Sunday, March 9, 2014

two women of India


These stamps are not in the best of condition, but a friend of mine thoughtfully collected many of the stamps she got off her ebay purchases and saved them for me. Had she not, I would not have learned about one of these women.
Rukmini Devi Arundale was a leap year baby, born on the 29th of February, 1904 (died 24th February, 1986) was a dancer and choreographer born in Madurai, Tamil Nadu. At age 16, she married 44 year old Dr Charles Arundale making her the first Brahmin to break caste by marrying a foreigner. She and her family were ostracized by their Brahmin associates, but with the help of the Theosophical Society (religious philosophy or speculation about the nature of the soul based on mystical insight into the nature of God) of which the family were members, the Indian public eventually came to accept the marriage. 
On one of her trips abroad, Rukmini Devi met and became friends with Anna Pavlova the great Russian ballerina, who taught her ballet and encouraged her to lean Indian dance. Through sheer determination she learned Bharathanatyam, a classical dance form of South India. It was considered low class and vulgar in the 1920s, but she was able to see the beauty and spiritual value and in time helped elevate it from its previous disreputable status and pioneered the dance-drama format we see today. She was featured in a list of 100 People Who Shaped India by India Today and a Rukmini Devi Medal for Excellence in the Arts has been awarded by the Centre for Contemporary Culture, New Delhi since 2001

At around 17 years of age, Agnes Gonxha Bojaxhiu  left her home in Skopje and joined the Sisters of Loreto, an Irish community of nuns with missions in India where, in 1931, she took her initial vows as a nun. Mother Teresa was assigned to a school in Calcutta dedicated to teaching girls from the city's poorest Bengali families before getting the call to devote herself to caring for the sick and poor. Since she had taken a vow of obedience, she could not leave her convent without official permission which took nearly a year and a half of lobbying before finally being approved. For over 45 years she ministered to the poor, sick, orphaned, and dying while guiding the Missionaries of Charity's expansion, first throughout India and then in other countries. She was summoned to Rome in 1968, and in 1979 received the Nobel Peace Prize for her humanitarian work. Although she has received much praise from many for her humanitarian work, there has also been much criticism of her efforts especially regarding the level of care and her motivations.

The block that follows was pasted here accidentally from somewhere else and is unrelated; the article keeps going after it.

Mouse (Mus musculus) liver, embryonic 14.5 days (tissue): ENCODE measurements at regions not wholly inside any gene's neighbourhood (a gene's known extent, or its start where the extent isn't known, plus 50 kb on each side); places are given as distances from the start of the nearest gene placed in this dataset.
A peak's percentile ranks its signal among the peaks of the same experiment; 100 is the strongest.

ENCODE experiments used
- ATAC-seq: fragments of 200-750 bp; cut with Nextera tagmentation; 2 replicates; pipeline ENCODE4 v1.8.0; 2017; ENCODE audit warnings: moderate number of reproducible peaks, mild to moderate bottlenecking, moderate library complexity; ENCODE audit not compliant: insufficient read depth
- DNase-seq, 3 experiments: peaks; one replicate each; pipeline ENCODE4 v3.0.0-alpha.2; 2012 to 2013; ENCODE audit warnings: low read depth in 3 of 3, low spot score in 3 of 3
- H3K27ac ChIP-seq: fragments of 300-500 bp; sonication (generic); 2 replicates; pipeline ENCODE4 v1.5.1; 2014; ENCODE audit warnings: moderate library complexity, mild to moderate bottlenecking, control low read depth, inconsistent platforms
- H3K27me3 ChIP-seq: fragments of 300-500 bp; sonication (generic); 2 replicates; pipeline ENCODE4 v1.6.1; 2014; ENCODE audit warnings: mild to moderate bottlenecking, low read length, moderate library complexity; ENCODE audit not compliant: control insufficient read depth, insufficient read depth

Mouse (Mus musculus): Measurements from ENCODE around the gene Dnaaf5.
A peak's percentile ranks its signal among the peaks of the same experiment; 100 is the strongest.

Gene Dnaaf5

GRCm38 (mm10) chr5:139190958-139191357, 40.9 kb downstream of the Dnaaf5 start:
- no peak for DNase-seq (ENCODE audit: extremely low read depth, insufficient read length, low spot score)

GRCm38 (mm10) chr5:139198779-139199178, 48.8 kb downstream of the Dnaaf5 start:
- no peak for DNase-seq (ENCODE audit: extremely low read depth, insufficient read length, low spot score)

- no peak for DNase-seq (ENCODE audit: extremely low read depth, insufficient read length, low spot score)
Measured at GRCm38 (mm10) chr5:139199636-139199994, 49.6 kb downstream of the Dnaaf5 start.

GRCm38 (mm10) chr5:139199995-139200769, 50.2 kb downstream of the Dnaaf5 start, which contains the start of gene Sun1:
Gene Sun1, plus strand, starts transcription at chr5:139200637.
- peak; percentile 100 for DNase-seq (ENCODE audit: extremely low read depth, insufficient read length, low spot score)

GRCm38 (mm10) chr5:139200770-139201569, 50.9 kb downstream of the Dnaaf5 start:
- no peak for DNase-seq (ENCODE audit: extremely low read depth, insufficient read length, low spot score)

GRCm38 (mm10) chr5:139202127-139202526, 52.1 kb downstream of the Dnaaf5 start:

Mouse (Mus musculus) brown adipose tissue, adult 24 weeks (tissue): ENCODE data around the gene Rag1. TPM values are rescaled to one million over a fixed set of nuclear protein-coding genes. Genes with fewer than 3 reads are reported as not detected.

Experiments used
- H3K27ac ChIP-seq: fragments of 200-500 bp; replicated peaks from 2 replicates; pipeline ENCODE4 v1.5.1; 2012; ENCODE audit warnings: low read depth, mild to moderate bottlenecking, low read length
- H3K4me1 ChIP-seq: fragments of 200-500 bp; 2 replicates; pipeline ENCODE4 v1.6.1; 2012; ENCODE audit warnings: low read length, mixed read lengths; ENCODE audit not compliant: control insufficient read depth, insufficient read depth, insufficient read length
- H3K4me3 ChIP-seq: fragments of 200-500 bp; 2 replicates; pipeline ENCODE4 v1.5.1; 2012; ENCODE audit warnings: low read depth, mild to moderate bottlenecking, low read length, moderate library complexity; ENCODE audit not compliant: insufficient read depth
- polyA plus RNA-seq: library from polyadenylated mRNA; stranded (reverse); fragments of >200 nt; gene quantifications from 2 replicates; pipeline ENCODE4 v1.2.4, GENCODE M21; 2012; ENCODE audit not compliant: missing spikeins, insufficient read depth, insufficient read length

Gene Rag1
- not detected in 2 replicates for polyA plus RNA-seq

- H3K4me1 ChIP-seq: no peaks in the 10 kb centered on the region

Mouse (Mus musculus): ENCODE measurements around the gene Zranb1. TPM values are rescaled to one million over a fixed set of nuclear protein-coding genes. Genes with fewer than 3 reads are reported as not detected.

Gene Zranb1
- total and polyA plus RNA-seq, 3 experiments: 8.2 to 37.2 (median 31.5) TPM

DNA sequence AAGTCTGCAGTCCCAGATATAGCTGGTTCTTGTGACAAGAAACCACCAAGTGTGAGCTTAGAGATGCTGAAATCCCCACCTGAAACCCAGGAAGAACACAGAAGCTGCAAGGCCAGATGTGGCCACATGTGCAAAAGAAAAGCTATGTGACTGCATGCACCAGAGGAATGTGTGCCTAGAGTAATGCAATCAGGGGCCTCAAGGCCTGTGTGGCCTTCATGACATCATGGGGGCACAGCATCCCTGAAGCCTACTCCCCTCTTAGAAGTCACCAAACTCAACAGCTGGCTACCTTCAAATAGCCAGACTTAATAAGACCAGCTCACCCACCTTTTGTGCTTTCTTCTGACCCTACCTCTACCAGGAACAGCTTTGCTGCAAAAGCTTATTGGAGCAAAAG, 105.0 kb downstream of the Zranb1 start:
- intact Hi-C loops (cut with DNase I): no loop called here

see more women featured on stamps here

13 comments:

  1. I have heard of Mother Teresa a lot, but I didn't know her history.

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  2. Two very brave and strong women.

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  3. What an interesting life story Rukmini has. You need a lot of dedication for classical dance.

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  4. Two very interesting stories. I have never heard of Rukmini Devi before but I doubt there is anyone who hasn't heard of Mother Teresa, in spite of the criticism.

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  5. Really interesting post! As others, I haven't heard about Rukmini Devi, and there are some facts about Mother Teresa I unknew.

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  6. Very interesting to learn about Rukmini. Thank you for joining in this week!

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  7. Interesting Post, Happy Woman's Day.

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  8. Mother Teresa is such an icon! And Rukmini Devi Arundale was new to me, thanks for sharing!

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  9. I didn't know Rukmini Devi Arundale so far, so thank you for all information!

    Mother Teresa has visited the Netherlands in the seventies, invited by a Dutch NGO/foundation which had started due to mother Teresa's works, to support education for children in poor regions in India.
    My mother, who didn't belong to any religion, went to a meeting where mother Teresa showed up, taking my brother and me with her (but I don't remember it myself as I was a young child then). And started to sponsor Indian girls and boys, to make it possible for them to attend school. We still do; the foundation still exists, be it under a new name and not connected to the congregation anymore nor to any religion.
    I think it important, because education can help people break through the vicious circle of poverty.
    So hearing of mother Teresa brings back good memories of a meeting of which I had forgotten all details, but which was impressive to my mother and thus is remembered well.

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  10. Mother Teresa was immediately recognisable but I didn't know of Rukmini Devi Arundale.

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  11. I heard an NPR piece on Mother Teresa and her struggles with doubt throughout her life. Very interesting that she persevered in spite of it.

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